5. Commoditise those new trends either through copying or acquisition in order to provide new component services to both feed the ecosystem but encourage it to innovate more.

Rinse and repeat this cycle.

This model is far from new. The basics are - get other's to Innovate, Leverage the ecosystem to spot trends and Commoditise to component services - ILC for short. It enables the company to appear to be highly innovate (everyone else is doing the "innovation" of novel and new), highly customer focused (mining meta data and using a press release process to give people what they want) and highly efficient (economies of scale) all at the same time and the ability to do all three increases as the ecosystem grows.

So, when you come up against Amazon in your industry, here are two simple Do's and Dont's.

Don't try to out innovate Amazon : You're not actually fighting Amazon over innovation but instead you're fighting the entire ecosystem that has built upon its platform and is doing much of the innovation (in terms of new activities). It's worth remembering that some of Amazon's ecosystems can have hundreds of thousands of developers and companies. If you're going to try this alone then you'll need an enormous R&D group to out compete on these terms. If you've not got this then reality is you'll just get spanked. This is despite, if my sources are correct, of Amazon not having a traditional R&D group. It wouldn't surprise me if every time Amazon hears a company say "We're going to out innovate Amazon" then they cross them of their list of competitors to watch and mark them "RIP". The only time its really worth fighting on these terms is when you have an equivalent size of ecosystem (or you're pretty confident of quickly getting one) combined with the ability to exploit it. In which case you're not really trying to out innovate Amazon, you're focused on getting your ecosystem to out innovate their ecosystem.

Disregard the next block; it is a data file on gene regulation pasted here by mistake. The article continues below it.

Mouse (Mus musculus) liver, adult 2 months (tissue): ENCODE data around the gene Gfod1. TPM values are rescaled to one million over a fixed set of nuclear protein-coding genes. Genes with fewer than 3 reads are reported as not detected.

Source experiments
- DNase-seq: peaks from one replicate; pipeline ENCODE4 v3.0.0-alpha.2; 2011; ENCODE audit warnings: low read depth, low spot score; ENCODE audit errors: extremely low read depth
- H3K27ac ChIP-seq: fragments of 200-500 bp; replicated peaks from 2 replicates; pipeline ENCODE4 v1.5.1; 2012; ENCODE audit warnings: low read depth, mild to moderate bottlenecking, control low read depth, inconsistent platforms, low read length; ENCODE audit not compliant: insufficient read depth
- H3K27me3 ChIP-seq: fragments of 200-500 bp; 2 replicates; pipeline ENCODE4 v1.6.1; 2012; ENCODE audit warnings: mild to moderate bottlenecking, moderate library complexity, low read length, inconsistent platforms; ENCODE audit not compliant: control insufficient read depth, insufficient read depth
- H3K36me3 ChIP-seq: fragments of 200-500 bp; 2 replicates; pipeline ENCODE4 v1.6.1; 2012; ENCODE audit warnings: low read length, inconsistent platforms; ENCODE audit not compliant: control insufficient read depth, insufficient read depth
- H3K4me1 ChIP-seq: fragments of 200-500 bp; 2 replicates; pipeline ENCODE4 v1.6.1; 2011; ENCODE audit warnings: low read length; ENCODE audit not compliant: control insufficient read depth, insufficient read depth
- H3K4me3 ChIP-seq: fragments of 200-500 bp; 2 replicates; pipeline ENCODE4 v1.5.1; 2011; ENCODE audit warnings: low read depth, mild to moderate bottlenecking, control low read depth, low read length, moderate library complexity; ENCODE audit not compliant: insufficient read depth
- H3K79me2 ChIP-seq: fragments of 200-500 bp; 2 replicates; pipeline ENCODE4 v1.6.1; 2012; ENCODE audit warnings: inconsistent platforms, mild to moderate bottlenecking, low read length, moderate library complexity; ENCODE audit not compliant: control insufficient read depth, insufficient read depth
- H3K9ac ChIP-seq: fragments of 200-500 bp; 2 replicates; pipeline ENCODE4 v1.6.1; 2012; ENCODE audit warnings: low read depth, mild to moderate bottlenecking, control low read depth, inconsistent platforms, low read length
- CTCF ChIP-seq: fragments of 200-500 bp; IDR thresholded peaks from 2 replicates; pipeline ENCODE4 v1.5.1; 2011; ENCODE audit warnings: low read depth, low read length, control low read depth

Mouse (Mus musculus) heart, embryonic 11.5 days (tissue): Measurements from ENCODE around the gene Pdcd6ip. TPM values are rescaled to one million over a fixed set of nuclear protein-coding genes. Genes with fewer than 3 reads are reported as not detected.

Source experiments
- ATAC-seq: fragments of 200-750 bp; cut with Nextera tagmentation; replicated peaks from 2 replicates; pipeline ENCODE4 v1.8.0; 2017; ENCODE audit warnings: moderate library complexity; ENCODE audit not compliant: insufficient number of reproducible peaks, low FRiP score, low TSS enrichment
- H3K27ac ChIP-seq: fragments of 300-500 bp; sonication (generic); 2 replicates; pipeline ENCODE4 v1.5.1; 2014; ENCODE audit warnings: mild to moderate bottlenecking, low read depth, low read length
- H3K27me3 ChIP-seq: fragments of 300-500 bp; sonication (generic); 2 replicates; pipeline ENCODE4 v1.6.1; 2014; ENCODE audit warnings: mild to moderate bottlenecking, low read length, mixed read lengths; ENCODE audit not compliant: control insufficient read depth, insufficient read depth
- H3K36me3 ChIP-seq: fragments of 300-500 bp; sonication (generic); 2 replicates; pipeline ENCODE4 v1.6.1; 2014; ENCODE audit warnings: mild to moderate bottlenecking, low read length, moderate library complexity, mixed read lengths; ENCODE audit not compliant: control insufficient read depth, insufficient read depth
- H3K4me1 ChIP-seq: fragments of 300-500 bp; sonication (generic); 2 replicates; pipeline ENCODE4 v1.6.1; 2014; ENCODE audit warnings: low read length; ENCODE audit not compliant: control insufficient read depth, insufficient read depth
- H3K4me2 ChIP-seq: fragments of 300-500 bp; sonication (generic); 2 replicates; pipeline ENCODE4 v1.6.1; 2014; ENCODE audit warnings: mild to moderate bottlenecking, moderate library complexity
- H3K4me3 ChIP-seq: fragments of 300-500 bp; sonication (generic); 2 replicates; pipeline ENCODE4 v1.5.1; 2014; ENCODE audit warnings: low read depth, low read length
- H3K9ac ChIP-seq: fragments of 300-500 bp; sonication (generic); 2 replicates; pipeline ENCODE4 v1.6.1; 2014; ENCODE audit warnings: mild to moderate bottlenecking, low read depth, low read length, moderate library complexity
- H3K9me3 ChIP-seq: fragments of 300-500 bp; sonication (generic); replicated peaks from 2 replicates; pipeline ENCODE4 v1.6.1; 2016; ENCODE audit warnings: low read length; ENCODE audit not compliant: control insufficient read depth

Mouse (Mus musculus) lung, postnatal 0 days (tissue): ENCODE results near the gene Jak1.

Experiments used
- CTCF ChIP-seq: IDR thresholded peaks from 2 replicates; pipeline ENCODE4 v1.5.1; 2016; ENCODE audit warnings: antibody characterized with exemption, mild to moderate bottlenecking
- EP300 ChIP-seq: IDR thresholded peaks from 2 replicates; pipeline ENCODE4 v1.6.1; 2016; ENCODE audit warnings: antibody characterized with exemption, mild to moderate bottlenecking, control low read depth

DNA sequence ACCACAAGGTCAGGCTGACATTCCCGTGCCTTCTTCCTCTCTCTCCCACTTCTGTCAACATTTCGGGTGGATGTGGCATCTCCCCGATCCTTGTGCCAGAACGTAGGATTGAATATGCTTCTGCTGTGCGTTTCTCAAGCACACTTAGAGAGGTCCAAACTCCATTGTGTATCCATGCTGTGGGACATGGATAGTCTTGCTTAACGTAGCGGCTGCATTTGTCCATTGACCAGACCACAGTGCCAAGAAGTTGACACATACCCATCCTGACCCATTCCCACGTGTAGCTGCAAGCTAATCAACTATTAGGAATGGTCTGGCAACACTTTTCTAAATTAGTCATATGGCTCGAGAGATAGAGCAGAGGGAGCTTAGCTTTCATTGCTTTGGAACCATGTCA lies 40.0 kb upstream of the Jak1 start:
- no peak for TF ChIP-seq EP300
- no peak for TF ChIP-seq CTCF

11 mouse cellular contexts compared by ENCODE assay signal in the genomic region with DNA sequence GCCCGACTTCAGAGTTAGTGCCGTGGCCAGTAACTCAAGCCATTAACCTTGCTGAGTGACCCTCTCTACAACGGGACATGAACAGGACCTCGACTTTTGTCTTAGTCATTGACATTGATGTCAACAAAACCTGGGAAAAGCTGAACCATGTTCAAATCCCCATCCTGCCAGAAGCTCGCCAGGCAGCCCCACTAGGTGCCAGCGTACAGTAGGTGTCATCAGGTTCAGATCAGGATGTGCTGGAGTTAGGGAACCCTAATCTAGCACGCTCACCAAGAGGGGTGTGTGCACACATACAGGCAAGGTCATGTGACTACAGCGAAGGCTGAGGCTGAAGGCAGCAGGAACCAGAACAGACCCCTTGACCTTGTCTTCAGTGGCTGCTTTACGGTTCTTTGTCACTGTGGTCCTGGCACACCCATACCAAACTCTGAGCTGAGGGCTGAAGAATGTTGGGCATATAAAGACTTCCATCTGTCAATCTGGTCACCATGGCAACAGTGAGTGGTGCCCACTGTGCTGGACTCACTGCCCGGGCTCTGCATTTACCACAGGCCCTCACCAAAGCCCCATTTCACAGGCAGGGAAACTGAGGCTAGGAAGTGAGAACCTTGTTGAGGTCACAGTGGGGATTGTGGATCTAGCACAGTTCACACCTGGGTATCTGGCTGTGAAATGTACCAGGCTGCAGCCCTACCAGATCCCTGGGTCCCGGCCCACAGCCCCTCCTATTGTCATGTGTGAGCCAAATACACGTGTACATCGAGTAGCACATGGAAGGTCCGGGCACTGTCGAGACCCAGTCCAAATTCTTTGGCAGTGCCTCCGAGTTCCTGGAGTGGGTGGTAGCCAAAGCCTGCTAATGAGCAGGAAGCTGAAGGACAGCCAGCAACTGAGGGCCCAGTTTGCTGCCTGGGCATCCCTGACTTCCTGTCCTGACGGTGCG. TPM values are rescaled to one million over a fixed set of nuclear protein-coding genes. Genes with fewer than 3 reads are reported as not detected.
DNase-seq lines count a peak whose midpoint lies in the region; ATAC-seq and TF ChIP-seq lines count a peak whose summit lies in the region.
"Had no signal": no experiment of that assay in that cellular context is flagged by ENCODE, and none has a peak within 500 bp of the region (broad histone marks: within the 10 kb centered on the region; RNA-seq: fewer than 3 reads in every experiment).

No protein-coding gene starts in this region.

Do try to co-opt and out commoditise Amazon : Critical to this game is to try and build a bigger ecosystem and one way is to exploit the main weakness of Amazon being a single provider. So, try and build a competing market of equivalent providers enabling customers to easily switch between its members. Co-opt Amazon's ecosystem as much a possible. Provide the systems as open source and don't fall into the trap of all the members trying to differentiate (the collective prisoner dilemma issue). Once your ecosystem is big enough then you can use the ecosystem to out innovate Amazon and its ecosystem.

-- 18th April 2016

Reminded of this today. People are still getting spanked by this. Sad really.

Added rinse and repeat to make it clear, this is a cycle.